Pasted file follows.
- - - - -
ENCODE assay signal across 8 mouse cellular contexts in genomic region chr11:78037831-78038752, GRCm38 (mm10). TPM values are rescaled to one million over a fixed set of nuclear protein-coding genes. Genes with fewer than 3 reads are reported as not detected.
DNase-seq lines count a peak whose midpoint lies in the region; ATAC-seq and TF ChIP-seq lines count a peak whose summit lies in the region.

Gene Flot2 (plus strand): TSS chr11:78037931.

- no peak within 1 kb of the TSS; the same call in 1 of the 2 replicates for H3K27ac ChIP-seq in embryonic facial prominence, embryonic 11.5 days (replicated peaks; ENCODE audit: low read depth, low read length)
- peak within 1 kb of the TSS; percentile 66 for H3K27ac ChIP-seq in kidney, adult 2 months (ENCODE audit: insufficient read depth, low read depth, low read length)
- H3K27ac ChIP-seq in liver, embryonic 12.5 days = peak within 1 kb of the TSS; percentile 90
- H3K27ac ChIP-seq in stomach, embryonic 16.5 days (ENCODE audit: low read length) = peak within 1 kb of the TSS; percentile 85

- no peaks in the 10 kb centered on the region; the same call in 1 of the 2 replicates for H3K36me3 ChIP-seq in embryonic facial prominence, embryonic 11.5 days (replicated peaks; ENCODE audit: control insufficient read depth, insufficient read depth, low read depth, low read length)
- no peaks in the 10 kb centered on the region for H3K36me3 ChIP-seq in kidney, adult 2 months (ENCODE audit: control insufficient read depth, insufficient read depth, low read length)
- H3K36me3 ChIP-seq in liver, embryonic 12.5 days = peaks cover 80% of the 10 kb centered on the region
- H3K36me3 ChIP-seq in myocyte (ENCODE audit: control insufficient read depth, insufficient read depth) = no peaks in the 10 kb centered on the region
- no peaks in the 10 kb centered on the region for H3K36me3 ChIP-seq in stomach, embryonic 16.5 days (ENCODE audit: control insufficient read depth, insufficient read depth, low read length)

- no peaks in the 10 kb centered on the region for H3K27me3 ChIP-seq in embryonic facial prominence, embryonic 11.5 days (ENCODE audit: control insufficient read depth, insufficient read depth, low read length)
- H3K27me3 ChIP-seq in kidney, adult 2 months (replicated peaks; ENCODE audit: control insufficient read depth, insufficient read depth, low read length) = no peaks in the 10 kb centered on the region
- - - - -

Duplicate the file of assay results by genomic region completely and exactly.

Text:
ENCODE assay signal across 8 mouse cellular contexts in genomic region chr11:78037831-78038752, GRCm38 (mm10). TPM values are rescaled to one million over a fixed set of nuclear protein-coding genes. Genes with fewer than 3 reads are reported as not detected.
DNase-seq lines count a peak whose midpoint lies in the region; ATAC-seq and TF ChIP-seq lines count a peak whose summit lies in the region.

Gene Flot2 (plus strand): TSS chr11:78037931.

- no peak within 1 kb of the TSS; the same call in 1 of the 2 replicates for H3K27ac ChIP-seq in embryonic facial prominence, embryonic 11.5 days (replicated peaks; ENCODE audit: low read depth, low read length)
- peak within 1 kb of the TSS; percentile 66 for H3K27ac ChIP-seq in kidney, adult 2 months (ENCODE audit: insufficient read depth, low read depth, low read length)
- H3K27ac ChIP-seq in liver, embryonic 12.5 days = peak within 1 kb of the TSS; percentile 90
- H3K27ac ChIP-seq in stomach, embryonic 16.5 days (ENCODE audit: low read length) = peak within 1 kb of the TSS; percentile 85

- no peaks in the 10 kb centered on the region; the same call in 1 of the 2 replicates for H3K36me3 ChIP-seq in embryonic facial prominence, embryonic 11.5 days (replicated peaks; ENCODE audit: control insufficient read depth, insufficient read depth, low read depth, low read length)
- no peaks in the 10 kb centered on the region for H3K36me3 ChIP-seq in kidney, adult 2 months (ENCODE audit: control insufficient read depth, insufficient read depth, low read length)
- H3K36me3 ChIP-seq in liver, embryonic 12.5 days = peaks cover 80% of the 10 kb centered on the region
- H3K36me3 ChIP-seq in myocyte (ENCODE audit: control insufficient read depth, insufficient read depth) = no peaks in the 10 kb centered on the region
- no peaks in the 10 kb centered on the region for H3K36me3 ChIP-seq in stomach, embryonic 16.5 days (ENCODE audit: control insufficient read depth, insufficient read depth, low read length)

- no peaks in the 10 kb centered on the region for H3K27me3 ChIP-seq in embryonic facial prominence, embryonic 11.5 days (ENCODE audit: control insufficient read depth, insufficient read depth, low read length)
- H3K27me3 ChIP-seq in kidney, adult 2 months (replicated peaks; ENCODE audit: control insufficient read depth, insufficient read depth, low read length) = no peaks in the 10 kb centered on the region